Voting by mail in Texas has been available to elderly voters and voters with physical disabilities for decades. Remember, however, that many of the legal safeguards designed to protect voters and their ballots are impossible to enforce in the privacy of the voter’s home. Here are a few tips that may prove helpful.
- Call your local or county office holding the election or the Secretary of State’s office and request that an application to vote by mail be sent to you, or download the application here. (PDF)
- If you need help filling out the form or mailing it, ask someone you trust to help you. Your helper’s name and address must be written next to your signature and they must sign the application.
- Address your application to the Early Voting Clerk. Applications mailed to an address other than the Early Voting Clerk may be rejected.
- Send your application for a ballot by mail as early as 60 days before an election. This will give you plenty of time to receive your ballot, mark it, and mail it back to the Early Voting Clerk. All applications to vote by mail must be received by the early voting clerk not later than the 11th day before election day by the close of regular business or 12 noon, whichever is later. Applications to vote by mail must be submitted by mail, email, common or contract carrier, or fax (if a fax machine is available in the office of the early voting clerk).
- If you are voting by mail because you are disabled or are 65 years of age or older, you may use a single application to request ballots by mail for all county elections in the calendar year. While you can submit this “annual” application anytime during the calendar year, it must be received at least 11 days before the first election in which you seek to request a ballot by mail.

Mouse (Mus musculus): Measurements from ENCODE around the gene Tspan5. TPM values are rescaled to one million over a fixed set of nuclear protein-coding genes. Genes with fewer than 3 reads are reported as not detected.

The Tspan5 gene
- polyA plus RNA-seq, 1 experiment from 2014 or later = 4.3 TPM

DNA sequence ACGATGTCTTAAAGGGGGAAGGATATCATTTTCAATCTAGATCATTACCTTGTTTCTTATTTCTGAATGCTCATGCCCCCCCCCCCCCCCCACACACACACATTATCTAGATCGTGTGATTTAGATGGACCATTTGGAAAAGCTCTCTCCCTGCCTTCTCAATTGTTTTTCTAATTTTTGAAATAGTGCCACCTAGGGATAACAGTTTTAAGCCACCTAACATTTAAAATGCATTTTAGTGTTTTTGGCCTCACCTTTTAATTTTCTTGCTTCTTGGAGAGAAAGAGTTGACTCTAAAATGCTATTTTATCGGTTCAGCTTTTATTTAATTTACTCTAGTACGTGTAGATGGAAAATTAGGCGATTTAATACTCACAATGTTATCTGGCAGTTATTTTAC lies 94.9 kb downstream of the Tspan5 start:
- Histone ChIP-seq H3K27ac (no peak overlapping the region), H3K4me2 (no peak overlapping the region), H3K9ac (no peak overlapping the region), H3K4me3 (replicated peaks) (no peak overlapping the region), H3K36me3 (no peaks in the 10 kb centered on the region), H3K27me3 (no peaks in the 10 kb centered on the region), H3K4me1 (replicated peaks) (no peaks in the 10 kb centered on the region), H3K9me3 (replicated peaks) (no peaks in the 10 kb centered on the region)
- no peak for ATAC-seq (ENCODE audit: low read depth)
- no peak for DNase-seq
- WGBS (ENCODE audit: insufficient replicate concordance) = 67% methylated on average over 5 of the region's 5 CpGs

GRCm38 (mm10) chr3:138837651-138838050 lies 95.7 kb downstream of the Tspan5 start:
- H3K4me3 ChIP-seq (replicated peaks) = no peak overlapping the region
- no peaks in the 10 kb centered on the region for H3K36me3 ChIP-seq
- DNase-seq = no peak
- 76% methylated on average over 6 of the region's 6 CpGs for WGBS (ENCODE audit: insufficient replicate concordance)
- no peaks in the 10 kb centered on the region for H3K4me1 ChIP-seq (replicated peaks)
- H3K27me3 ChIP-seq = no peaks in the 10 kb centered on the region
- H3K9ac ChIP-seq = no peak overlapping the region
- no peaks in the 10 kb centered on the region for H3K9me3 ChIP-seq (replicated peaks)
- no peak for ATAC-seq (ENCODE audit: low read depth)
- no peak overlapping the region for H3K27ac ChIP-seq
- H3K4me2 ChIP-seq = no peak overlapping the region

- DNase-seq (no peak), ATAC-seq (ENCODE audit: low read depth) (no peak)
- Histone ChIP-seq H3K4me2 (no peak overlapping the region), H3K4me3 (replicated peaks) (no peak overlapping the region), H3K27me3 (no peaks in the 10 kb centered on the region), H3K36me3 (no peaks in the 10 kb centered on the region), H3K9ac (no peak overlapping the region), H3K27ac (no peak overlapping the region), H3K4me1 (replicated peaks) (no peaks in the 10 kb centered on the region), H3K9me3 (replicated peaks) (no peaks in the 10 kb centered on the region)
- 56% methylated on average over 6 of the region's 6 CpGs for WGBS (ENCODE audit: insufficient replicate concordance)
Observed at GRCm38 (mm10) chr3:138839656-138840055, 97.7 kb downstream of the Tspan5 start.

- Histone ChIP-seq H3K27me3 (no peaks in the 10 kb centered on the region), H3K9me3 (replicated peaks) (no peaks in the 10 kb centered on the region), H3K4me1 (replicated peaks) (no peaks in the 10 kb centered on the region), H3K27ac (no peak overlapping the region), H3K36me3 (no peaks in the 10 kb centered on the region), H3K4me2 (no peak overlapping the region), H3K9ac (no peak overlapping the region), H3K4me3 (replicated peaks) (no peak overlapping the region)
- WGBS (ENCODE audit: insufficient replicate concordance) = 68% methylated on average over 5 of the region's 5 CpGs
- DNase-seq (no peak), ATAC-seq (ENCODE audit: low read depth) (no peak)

- Generally, a ballot must be mailed to the address where you are registered to vote. However, if you are 65 or older or have a physical disability, you may have your ballot sent to a hospital, nursing home or long-term care facility, retirement center, or relative, but you must check the blank on the form indicating which address you are providing. If your reason for voting by mail is absence from the county, the ballot must be mailed to an address outside the county.
- If you need help reading, marking, or mailing the actual ballot, ask a trusted relative or friend for help. It’s not uncommon for someone from a political organization to offer to help with your ballot soon after you’ve received it. We recommend you decline this kind of help for several reasons. If you allow your ballot to be mailed by someone you don’t know, it might not be mailed at all. If it’s delivered to the elections office by a common or contract carrier from the address of a candidate or a campaign’s headquarters, your ballot will be rejected.
- Finally, if someone helps you with your mail ballot, you must put your helper’s name and address on the carrier envelope, which is the one used to return your ballot to the early voting clerk. Your helper must also sign the carrier envelope.
Should a situation arise regarding any aspect of voting and you don’t know what to do, please call our office. Our legal staff is available toll-free at 1.800.252.8683
to answer questions and advise you on your rights as a voter.
Early Voting Timeline
January 1, 2016 for election(s) held in 2016*
*First day to file does not move because of New Year’s Day holiday. An “Annual ABBM” or FPCA for a January or February 2016 election may be filed earlier, but not earlier than the 60th day before the date of the January or February election.
- 17 days before Election Day (12 days for May election) — early voting in person begins
- 11 days before Election Day — last day to submit an application for ballot by mail
- 4 days before Election Day — early voting in person ends